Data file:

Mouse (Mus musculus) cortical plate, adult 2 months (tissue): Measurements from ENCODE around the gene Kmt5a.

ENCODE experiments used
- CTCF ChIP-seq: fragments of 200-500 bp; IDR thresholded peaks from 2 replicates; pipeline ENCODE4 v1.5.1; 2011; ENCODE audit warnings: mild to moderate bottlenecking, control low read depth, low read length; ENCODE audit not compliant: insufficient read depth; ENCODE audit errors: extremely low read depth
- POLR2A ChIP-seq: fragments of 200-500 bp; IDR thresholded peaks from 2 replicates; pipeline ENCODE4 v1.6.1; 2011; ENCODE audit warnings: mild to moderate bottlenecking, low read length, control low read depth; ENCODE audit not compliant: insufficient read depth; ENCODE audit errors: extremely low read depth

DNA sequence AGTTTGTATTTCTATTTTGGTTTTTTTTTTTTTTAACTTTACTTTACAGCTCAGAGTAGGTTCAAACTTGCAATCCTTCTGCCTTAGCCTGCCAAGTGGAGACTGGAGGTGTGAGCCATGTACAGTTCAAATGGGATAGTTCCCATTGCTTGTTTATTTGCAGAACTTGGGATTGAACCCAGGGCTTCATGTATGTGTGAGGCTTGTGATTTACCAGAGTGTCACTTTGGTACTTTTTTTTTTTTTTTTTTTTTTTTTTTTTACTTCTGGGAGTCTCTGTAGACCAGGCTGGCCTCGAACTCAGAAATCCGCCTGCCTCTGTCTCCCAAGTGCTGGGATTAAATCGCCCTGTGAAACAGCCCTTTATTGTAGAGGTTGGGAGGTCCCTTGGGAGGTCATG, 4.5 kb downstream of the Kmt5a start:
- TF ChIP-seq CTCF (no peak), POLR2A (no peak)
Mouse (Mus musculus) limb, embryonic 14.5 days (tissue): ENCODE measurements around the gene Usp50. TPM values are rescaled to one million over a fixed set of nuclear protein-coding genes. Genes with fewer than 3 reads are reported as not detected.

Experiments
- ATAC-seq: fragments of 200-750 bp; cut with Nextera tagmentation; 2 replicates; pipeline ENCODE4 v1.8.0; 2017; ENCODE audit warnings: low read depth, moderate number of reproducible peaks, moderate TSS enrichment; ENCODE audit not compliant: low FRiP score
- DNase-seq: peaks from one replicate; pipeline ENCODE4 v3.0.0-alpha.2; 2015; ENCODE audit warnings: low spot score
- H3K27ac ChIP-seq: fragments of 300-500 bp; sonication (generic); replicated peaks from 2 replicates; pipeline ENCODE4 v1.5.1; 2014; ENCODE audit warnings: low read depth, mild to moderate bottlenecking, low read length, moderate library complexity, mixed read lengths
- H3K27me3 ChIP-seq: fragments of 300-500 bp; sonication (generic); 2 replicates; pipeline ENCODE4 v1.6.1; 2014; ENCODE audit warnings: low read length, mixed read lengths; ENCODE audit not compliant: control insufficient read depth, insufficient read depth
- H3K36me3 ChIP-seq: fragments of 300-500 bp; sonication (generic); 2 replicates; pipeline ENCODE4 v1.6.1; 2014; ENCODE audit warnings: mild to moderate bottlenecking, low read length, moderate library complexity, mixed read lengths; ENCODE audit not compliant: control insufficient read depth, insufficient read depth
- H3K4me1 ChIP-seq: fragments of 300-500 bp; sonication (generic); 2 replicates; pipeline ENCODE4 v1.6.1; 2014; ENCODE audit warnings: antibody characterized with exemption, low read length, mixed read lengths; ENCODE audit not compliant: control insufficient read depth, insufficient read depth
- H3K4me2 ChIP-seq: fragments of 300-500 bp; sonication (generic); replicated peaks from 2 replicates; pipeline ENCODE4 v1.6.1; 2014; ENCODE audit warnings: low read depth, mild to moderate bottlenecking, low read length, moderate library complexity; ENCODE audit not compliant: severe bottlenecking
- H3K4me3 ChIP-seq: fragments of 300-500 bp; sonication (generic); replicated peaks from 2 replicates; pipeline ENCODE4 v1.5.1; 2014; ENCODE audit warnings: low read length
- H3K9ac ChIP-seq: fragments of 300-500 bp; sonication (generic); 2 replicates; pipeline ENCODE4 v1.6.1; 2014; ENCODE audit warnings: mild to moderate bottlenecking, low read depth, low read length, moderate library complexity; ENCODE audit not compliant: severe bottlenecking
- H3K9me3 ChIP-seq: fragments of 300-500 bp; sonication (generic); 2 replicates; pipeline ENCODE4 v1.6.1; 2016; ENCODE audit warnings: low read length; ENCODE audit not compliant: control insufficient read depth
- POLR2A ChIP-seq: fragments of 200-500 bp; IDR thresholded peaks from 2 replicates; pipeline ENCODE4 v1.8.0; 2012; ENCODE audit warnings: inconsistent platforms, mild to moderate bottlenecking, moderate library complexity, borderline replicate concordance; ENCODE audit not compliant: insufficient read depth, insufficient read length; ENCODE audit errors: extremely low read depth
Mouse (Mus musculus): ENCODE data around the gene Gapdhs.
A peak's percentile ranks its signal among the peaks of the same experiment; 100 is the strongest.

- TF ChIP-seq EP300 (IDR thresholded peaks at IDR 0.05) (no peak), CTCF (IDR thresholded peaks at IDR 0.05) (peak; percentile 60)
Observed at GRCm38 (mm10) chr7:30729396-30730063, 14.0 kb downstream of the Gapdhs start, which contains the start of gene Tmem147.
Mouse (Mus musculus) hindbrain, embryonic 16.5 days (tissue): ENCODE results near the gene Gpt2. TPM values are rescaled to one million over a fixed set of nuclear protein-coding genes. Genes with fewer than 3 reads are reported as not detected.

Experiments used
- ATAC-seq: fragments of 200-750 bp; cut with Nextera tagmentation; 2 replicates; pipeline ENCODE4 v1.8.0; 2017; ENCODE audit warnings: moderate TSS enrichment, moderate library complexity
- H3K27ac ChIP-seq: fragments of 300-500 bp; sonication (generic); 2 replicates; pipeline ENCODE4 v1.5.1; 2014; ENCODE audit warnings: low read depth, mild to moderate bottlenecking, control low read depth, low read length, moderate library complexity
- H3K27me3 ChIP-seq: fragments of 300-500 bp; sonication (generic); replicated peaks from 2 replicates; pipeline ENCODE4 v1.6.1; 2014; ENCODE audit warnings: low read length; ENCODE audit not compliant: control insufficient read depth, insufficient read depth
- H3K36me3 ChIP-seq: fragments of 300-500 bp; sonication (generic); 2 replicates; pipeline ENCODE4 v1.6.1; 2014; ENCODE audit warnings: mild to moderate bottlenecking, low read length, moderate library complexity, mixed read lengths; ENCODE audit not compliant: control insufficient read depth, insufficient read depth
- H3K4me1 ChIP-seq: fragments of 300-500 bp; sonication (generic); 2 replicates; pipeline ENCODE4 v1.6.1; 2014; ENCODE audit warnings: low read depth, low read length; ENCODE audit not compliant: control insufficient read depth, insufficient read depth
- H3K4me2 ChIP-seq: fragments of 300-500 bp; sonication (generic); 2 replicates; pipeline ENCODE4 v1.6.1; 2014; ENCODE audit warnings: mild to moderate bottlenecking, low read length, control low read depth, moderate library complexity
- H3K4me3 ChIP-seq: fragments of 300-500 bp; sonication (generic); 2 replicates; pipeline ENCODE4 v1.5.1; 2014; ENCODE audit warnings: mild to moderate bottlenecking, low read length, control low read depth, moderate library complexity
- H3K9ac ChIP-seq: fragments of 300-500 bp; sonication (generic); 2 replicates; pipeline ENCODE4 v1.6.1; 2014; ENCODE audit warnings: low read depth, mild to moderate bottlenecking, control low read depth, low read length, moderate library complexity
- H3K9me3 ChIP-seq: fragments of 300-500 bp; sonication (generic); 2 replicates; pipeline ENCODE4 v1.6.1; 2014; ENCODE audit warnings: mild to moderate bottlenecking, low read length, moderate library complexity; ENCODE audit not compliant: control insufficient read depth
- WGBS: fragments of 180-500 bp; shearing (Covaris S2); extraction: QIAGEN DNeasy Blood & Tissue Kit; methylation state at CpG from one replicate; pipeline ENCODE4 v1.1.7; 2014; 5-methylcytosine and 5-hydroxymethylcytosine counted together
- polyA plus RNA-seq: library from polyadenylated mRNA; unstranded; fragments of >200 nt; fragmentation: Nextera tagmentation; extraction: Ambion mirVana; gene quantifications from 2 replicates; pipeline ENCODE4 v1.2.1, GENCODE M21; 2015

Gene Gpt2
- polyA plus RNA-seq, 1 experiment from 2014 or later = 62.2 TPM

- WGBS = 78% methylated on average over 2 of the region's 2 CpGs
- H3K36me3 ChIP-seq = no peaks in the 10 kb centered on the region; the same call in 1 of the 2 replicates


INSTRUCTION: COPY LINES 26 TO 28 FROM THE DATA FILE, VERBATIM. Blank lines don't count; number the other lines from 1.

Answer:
- ATAC-seq: fragments of 200-750 bp; cut with Nextera tagmentation; 2 replicates; pipeline ENCODE4 v1.8.0; 2017; ENCODE audit warnings: moderate TSS enrichment, moderate library complexity
- H3K27ac ChIP-seq: fragments of 300-500 bp; sonication (generic); 2 replicates; pipeline ENCODE4 v1.5.1; 2014; ENCODE audit warnings: low read depth, mild to moderate bottlenecking, control low read depth, low read length, moderate library complexity
- H3K27me3 ChIP-seq: fragments of 300-500 bp; sonication (generic); replicated peaks from 2 replicates; pipeline ENCODE4 v1.6.1; 2014; ENCODE audit warnings: low read length; ENCODE audit not compliant: control insufficient read depth, insufficient read depth